President Muhammadu Buhari’s government has been dragged to the ECOWAS Court of Justice over illegal pipelines and oil theft.
The Socio-Economic Rights and Accountability Project (SERAP) in a statement on Sunday said it filed a lawsuit against the current administration over “the failure to probe the operations of illegal oil pipelines between 2001 and 2022, to name and prosecute those suspected to be involved, and to recover proceeds of crime.”
SERAP Deputy Director, Kolawole Oluwadare, said the suit was filed by the group, Chief Eric Dooh, (who is suing for himself as a leader of the Goi Community in Gokana Local Government Area of Rivers State, and on behalf of the Goi Community), and 15 other concerned Nigerians.
The suit followed recent reports of the discovery of at least 58 illegal oil pipelines used to steal the country’s oil wealth. The theft is reportedly carried out through the illicit pipeline connected to the trunk line via an abandoned pipeline, and linked to a location in the high sea, where they load crude oil into vessels and sell it overseas.
In the Suit No ECW/CCJ/APP/53/22 filed last Friday before the ECOWAS Court of Justice in Abuja, the Plaintiffs are seeking “an order directing and compelling the Buhari government to immediately probe the reports of operations of illegal pipelines and oil theft, name and prosecute suspected perpetrators.”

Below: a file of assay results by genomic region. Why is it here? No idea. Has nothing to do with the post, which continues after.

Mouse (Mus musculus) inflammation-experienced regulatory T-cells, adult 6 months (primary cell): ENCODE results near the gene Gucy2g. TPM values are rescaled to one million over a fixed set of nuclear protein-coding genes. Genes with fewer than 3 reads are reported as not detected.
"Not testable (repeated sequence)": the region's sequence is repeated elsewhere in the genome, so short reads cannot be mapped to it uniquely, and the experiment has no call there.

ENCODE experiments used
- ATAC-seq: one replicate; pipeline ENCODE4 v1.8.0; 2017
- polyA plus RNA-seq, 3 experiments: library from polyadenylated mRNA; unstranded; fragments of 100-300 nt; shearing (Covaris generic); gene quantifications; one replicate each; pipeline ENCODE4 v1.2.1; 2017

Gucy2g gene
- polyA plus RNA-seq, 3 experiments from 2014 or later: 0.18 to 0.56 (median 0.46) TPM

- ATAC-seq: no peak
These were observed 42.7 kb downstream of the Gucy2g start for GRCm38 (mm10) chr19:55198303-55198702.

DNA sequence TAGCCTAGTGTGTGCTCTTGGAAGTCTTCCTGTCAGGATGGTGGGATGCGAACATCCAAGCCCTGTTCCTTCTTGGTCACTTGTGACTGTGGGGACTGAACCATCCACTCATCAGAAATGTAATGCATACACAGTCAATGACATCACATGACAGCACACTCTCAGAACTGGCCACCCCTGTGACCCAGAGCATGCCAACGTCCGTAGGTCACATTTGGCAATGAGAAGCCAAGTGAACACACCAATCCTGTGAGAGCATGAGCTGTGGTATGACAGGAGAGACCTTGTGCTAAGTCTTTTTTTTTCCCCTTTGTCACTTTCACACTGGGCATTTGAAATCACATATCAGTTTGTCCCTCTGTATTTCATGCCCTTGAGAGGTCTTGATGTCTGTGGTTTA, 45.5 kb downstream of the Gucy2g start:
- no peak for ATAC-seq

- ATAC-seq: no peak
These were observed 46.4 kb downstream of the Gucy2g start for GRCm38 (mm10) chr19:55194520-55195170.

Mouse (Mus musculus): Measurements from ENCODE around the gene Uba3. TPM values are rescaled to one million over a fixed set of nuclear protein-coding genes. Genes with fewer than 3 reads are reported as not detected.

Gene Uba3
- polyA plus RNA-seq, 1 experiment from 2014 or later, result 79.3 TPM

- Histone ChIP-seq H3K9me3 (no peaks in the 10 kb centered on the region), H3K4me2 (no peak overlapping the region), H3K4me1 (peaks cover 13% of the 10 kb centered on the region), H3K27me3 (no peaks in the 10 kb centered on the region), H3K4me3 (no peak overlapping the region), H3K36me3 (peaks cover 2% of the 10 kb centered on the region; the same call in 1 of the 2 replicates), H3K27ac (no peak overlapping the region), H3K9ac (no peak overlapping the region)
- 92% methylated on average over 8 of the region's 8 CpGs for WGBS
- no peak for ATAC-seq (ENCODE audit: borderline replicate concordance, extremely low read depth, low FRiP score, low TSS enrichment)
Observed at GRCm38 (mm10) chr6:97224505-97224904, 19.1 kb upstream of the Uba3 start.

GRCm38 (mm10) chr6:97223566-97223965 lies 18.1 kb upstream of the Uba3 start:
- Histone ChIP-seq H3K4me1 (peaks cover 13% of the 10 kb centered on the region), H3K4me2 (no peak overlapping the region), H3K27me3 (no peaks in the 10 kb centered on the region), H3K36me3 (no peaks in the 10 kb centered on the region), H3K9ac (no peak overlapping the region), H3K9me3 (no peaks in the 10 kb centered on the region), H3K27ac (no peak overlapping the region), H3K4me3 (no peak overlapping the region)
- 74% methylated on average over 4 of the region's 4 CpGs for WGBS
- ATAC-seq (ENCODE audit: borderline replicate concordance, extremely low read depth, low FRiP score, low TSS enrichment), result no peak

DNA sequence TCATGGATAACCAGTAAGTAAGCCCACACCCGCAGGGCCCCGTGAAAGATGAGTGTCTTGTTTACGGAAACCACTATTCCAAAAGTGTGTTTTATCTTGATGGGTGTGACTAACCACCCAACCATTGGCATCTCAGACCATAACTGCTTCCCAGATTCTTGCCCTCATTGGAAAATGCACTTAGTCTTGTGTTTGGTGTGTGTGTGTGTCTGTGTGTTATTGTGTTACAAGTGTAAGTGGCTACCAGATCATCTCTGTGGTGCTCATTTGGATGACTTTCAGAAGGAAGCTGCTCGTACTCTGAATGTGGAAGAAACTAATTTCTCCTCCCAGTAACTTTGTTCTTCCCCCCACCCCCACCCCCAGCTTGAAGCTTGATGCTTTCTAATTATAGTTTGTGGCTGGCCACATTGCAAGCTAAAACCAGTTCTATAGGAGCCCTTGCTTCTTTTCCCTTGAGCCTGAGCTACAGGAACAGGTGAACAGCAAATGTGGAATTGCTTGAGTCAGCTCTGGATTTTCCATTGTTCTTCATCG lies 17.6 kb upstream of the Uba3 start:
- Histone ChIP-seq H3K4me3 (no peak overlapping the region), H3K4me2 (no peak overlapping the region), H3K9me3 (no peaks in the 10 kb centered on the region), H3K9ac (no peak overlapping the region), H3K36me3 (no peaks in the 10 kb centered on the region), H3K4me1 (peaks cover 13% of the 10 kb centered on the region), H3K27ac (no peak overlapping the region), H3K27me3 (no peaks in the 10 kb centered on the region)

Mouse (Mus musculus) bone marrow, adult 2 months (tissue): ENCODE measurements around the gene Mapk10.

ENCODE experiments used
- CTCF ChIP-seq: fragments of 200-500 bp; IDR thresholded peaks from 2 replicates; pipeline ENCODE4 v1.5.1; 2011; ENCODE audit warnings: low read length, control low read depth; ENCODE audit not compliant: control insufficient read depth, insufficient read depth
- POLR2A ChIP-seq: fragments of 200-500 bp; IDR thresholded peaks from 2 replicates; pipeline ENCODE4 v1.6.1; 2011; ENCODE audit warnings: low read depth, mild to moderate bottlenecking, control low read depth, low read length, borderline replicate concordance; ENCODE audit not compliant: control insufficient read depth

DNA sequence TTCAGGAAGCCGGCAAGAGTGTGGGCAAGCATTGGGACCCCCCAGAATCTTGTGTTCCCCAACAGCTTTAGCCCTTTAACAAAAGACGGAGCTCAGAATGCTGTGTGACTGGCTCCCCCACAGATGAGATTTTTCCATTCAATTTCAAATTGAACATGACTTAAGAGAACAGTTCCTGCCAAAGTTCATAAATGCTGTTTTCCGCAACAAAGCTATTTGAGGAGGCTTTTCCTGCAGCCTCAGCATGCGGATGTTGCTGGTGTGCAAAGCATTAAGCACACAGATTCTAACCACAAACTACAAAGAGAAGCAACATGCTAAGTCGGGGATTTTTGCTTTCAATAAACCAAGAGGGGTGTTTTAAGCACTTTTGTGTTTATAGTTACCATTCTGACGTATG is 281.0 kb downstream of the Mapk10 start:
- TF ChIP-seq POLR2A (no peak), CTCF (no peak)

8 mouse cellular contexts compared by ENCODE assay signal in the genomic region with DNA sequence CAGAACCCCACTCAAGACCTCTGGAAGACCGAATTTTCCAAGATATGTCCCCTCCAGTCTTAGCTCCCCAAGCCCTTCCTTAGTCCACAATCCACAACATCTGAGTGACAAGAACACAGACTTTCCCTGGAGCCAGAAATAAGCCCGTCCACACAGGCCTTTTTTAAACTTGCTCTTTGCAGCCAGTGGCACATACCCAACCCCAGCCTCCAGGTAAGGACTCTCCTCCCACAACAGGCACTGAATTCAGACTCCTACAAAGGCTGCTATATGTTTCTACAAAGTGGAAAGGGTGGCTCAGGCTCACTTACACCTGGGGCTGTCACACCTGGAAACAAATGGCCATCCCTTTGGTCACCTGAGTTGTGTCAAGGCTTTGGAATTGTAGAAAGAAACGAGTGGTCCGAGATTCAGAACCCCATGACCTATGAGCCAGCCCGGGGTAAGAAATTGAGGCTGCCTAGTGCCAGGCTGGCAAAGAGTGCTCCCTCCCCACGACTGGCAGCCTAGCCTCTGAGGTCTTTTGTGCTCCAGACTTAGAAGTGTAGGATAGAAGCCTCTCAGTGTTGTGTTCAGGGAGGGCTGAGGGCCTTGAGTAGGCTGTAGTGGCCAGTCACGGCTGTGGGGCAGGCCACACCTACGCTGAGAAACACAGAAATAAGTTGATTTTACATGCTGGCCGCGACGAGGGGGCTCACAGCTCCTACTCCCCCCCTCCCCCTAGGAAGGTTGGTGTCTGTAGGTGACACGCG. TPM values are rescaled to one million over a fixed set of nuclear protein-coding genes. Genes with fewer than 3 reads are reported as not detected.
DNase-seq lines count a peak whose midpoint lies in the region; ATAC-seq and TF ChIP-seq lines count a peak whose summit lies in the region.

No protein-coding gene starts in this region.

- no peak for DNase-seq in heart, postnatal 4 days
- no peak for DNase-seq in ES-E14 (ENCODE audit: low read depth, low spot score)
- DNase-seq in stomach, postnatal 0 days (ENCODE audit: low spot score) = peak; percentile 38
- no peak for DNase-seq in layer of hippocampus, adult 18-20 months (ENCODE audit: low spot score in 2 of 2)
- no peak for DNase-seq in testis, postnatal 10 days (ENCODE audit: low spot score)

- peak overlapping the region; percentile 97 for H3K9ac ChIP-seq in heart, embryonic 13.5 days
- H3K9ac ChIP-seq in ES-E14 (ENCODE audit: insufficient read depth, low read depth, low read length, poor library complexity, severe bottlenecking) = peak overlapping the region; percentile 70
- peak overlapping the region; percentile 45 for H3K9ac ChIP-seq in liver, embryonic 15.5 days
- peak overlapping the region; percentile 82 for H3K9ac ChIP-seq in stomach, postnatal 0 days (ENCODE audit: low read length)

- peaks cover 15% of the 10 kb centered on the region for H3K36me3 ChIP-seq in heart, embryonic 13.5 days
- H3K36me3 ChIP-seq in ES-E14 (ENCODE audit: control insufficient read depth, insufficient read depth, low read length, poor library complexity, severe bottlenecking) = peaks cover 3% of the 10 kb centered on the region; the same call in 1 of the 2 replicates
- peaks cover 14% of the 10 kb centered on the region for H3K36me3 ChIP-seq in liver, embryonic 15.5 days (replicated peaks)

The Plaintiffs are also seeking “an order directing and compelling the Buhari government to fully recover any proceeds of crime, and to respect, protect, and fulfil the human rights of the people of Niger Delta that have continued to suffer the effects of oil theft by non-state actors.”
In the suit, the Plaintiffs say, “The Buhari government is failing to uphold its international legal obligations to ensure that the country’s oil wealth is used solely for the benefit of Nigerians, and that the wealth does not end up in private pockets.
“Poor and socio-economically vulnerable Nigerians have continued to pay the price for the stealing of the country’s oil wealth apparently by both state and non-state actors.”
According to the Plaintiffs, despite the country’s substantial oil wealth, successive governments have largely squandered the opportunity to use the wealth to improve the lives and well-being of ordinary Nigerians.
The Plaintiffs are also arguing that “the illegal pipelines have been operated for many years without notice, implying a flagrant violation of international human rights obligations to ensure the proper, effective and efficient management of the country’s wealth and natural resources.”